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Roles of Mitogen-Activated Protein Kinases in the Regulation of CYP Genes

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Cells undergo phenotypic changes after exposure to a wide range of exogenous stimuli that include growth factors, proinflammatory cytokines and environmental chemicals. Such stimuli may arise as components of disease pathogenesis and cellular injury, or as a result of exposure to environmental chemicals and radiation. These stimuli modulate the proliferation and differentiation of cells by altering the regulation of genes that control homeostasis. A generalized response appears to be a decline in the expression and function of many cytochrome P450 (CYP) genes in liver and other tissues. Thus, individuals who have been exposed to such exogenous stimuli often exhibit a decreased capacity for drug clearance, which has important consequences for concurrent drug therapy. Several signaling pathways transduce exogenous stimuli within cells, with the mitogen-activated protein kinases (MAPKs) being one of the most important. Evidence is increasing that MAPKs may impair the expression of multiple CYP genes by modulating the activity of transcription factors, including nuclear receptors, the aryl hydrocarbon receptor, and the activator protein-1 complex. MAPKs catalyze the phosphorylation of transcription complexes that incorporate these factors, which modulates their capacity to transactivate target genes, including CYPs. An understanding of the mechanisms that account for the regulatory impact of MAPKs on the transcriptional factors that regulate CYP genes will provide critical insight into the consequences from exposure to injurious stresses that impact cellular function.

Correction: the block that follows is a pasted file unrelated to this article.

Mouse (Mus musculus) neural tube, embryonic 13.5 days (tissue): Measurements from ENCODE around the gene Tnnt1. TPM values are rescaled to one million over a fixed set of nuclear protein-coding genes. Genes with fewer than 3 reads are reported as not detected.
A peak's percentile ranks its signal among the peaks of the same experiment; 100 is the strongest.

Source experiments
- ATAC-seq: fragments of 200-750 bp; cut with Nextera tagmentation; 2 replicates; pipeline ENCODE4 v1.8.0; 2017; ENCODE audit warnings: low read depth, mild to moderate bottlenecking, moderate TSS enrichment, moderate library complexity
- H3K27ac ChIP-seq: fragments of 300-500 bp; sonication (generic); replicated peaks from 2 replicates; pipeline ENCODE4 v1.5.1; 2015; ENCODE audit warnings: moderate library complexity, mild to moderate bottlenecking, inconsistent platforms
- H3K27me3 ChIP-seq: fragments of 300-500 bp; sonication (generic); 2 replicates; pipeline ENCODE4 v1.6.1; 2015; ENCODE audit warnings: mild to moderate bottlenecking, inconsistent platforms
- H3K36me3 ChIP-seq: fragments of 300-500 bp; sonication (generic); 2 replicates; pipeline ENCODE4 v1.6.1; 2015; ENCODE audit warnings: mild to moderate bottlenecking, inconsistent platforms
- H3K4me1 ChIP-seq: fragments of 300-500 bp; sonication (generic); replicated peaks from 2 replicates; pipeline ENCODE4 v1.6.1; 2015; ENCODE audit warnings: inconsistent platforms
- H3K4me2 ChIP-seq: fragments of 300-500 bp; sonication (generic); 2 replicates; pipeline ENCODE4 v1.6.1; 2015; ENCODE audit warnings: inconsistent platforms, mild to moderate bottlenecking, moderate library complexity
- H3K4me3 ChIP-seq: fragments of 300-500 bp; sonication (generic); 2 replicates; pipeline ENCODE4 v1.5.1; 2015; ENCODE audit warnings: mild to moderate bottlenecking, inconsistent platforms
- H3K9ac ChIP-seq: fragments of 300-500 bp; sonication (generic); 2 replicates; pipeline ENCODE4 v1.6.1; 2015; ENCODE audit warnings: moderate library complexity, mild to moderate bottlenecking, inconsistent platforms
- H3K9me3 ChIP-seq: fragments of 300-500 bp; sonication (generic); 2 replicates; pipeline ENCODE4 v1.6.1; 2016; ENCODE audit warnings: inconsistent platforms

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Keywords: 26S proteasome; Aryl hydrocarbon receptor; CAATT-enhancer binding protein; CYP Genes; CYP gene regulation; Cytochrome P450; Extracellular signal-regulated kinas; Hepatocyte nuclear factor; Interleukin; MAP kinases; Mitogen-Activated Protein Kinases; P450; Roles of Mitogen-Activated Protein Kinases in the Regulation of CYP Genes; Sterol Biotransformation; adrenocorticotropic hormone; androgen; angiotensin-II; basic leucine-zipper transcription factors; cellular stress; chenodeoxycholic; coactivators; corepressors; deoxycholic acids; environmental stimuli; epoxygenase gene; es-tradiol; estrogen; ex-ogenous stimuli; glucocorticoid; hepatic nuclear; hypoxia; lithocholic; mineralocor-ticoid receptors; nuclear receptors; oxysterol substrates; pathological stimuli; phosphorylation; posed to nitrative stress induced by; progestin; proteolysis; transcription factors; ubiquitin-directed; xenobiotics

Document Type: Research Article

Publication date: December 1, 2010

More about this publication?
  • Current Drug Metabolism aims to cover all the latest and outstanding developments in drug metabolism and disposition. The journal serves as an international forum for the publication of timely reviews in drug metabolism. Current Drug Metabolism is an essential journal for academic, clinical, government and pharmaceutical scientists who wish to be kept informed and up-to-date with the latest and most important developments. The journal covers the following areas:

    In vitro systems including CYP-450; enzyme induction and inhibition; drug-drug interactions and enzyme kinetics; pharmacokinetics, toxicokinetics, species scaling and extrapolations; P-glycoprotein and transport carriers; target organ toxicity and interindividual variability; drug metabolism and disposition studies; extrahepatic metabolism; phase I and phase II metabolism; recent developments for the identification of drug metabolites and adducts.
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